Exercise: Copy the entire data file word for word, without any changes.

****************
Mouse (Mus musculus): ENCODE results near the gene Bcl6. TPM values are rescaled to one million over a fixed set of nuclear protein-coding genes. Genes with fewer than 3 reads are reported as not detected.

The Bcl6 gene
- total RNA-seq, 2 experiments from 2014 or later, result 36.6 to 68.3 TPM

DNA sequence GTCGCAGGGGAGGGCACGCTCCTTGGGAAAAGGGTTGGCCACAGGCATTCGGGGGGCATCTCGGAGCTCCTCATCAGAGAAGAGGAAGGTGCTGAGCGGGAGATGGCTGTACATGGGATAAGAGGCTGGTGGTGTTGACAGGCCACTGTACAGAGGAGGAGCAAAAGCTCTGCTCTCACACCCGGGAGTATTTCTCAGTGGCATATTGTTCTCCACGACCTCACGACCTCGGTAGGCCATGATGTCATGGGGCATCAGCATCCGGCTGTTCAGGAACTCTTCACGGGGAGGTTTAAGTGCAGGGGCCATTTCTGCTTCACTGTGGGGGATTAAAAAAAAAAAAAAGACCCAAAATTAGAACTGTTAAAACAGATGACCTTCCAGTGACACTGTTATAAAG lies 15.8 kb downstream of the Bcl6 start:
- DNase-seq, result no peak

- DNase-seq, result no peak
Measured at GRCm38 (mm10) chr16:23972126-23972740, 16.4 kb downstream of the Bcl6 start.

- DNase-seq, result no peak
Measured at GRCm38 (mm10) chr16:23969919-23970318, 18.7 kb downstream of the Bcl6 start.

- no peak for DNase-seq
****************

Mouse (Mus musculus): ENCODE results near the gene Bcl6. TPM values are rescaled to one million over a fixed set of nuclear protein-coding genes. Genes with fewer than 3 reads are reported as not detected.

The Bcl6 gene
- total RNA-seq, 2 experiments from 2014 or later, result 36.6 to 68.3 TPM

DNA sequence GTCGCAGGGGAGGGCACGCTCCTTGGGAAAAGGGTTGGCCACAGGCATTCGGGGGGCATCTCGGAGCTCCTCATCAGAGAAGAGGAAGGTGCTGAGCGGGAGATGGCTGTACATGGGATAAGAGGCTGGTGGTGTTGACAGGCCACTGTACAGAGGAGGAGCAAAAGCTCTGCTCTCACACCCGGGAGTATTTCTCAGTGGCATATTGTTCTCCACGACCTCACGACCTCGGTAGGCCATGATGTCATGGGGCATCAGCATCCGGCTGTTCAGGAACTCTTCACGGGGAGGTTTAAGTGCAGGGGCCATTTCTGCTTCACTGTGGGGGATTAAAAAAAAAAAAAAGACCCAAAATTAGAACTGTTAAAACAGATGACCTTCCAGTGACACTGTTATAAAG lies 15.8 kb downstream of the Bcl6 start:
- DNase-seq, result no peak

- DNase-seq, result no peak
Measured at GRCm38 (mm10) chr16:23972126-23972740, 16.4 kb downstream of the Bcl6 start.

- DNase-seq, result no peak
Measured at GRCm38 (mm10) chr16:23969919-23970318, 18.7 kb downstream of the Bcl6 start.

- no peak for DNase-seq